Nvidia investors are wrong to sell the stock after results, analysts say

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Most Wall Street analysts believe you are wrong, if you believe Nvidia Corp.’s results are a good reason to sell the stock.

The graphics chip maker beat profit and sales expectations by wide margins, and raised its revenue outlook for the year, when it reported fiscal second-quarter results late Thursday.

But after a very brief burst higher, the stock

NVDA, -5.33%

 turned sharply lower in after-hours trade. The stock slumped 5.3% Friday, as investors appeared to view the results as not good enough to justify the 30% rally the stock had enjoyed the three months leading up to earnings.

Don’t miss: Nvidia stock could pause as server growth slows down.

FactSet, MarketWatch

Most analysts disagree with investors’ reaction, as 21 of the 37 analysts surveyed by FactSet raised their stock price targets after the results, while one cut their target.

Analyst William Stein at SunTrust Robinson Humphrey raised his stock price target to $181, which is 15% above current levels, from $177.

“Buy this dip,” Stein wrote in a note to clients. “We understand the selloff, but take the other side of that trade.”

He believes investors were disappointed that the Nvidia reported the “wrong kind” of beat, as it was more the result of strength in sales to cryptocurrency miners and less about datacenter and artificial intelligence-related sales. Stein pointed out, however, that even excluding cryptocurrency-related sales, “the beat was robust.”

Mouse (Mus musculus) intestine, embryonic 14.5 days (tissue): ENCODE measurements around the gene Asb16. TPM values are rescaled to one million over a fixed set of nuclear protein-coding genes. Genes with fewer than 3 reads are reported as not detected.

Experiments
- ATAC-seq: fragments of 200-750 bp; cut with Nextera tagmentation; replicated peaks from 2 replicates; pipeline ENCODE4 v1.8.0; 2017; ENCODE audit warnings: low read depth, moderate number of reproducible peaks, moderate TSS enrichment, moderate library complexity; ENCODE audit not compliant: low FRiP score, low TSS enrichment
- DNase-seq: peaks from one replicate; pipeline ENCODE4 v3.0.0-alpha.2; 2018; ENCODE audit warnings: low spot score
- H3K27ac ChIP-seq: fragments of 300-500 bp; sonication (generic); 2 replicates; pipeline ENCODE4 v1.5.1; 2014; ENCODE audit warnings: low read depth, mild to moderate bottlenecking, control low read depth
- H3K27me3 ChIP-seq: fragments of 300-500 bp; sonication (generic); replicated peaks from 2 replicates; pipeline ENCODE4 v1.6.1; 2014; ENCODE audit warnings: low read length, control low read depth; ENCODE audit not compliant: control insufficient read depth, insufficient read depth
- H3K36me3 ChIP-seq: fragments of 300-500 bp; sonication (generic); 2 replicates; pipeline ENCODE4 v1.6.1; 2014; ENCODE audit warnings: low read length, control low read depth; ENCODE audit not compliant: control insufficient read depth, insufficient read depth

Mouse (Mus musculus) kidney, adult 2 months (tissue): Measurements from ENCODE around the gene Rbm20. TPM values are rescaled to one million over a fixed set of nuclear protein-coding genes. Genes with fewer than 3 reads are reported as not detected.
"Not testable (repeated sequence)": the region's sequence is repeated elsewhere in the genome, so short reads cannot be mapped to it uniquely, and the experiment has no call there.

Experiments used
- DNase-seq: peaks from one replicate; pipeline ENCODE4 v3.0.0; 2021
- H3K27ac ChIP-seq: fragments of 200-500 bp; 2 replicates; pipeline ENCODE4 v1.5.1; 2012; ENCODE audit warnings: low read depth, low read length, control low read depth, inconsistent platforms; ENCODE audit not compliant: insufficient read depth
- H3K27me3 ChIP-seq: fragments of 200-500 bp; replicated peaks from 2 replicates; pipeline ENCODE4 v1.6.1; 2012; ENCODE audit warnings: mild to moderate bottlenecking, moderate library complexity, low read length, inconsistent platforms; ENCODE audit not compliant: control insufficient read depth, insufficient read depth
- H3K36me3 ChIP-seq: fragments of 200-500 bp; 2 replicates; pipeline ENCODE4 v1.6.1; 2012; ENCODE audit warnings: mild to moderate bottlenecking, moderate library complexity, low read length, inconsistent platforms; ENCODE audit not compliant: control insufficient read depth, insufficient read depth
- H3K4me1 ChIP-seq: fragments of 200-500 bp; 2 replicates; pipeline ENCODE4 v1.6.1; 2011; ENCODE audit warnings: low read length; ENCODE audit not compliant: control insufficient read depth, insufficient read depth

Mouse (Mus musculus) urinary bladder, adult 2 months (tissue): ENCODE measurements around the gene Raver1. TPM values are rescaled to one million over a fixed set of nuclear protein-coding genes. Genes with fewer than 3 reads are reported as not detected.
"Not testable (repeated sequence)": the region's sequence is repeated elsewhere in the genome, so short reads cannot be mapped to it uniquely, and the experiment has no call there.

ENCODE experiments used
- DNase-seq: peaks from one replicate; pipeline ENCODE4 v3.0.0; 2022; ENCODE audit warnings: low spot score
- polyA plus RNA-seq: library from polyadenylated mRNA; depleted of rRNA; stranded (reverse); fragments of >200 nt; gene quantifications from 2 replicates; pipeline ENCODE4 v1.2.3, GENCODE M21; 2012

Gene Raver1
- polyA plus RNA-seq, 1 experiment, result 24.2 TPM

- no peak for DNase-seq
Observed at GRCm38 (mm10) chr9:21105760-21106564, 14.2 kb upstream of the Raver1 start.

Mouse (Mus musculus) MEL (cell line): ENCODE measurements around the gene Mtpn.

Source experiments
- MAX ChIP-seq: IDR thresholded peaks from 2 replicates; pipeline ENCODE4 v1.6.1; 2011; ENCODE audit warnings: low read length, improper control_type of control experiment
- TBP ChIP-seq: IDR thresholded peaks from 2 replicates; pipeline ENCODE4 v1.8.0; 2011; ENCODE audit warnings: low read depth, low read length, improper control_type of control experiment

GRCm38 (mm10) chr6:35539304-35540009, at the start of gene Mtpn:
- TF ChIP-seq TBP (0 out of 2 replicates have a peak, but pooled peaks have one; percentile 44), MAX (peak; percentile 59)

See also: Nvidia more bullish on cryptocurrency than AMD.

Raymond James’ Chris Caso boosted his target to $180 from $175 on the “strong beat and raise.” He said that while investors may be disappointed in the nature of the beat, he doesn’t believe Nvidia’s premium multiple is being driven by its cryptocurrency or gaming business anyway.

He wrote that “there’s nothing in the report that changes our mind regarding strong datacenter growth going forward, and numbers do move meaningfully higher on GPU estimates, thus helping the stock’s valuation.”

The average analyst price target has increased to $155.69, according to FactSet, from $142.63 on July 31. The average rating is the equivalent of overweight.

Meanwhile, Susquehanna Financial analyst Christopher Rolland kept his rating at $140, and his rating at neutral, suggesting that given the “significant stock outperformance into the print,” the post-results selloff appears to be justified.

FactSet, MarketWatch

While Nvidia’s stock has run up 23.3% in the past three months through Friday, shares of rival Advanced Micro Devices Inc.

AMD, +0.91%

 have climbed 10.5%, the PHLX Semiconductor

SOX, +0.58%

 has edged up 2.3% and the S&P 500 index

SPX, +0.13%

 has tacked on 2.0%.

“It was a good quarter, but not perfect…it needed to be perfect,” Rolland wrote in a note.

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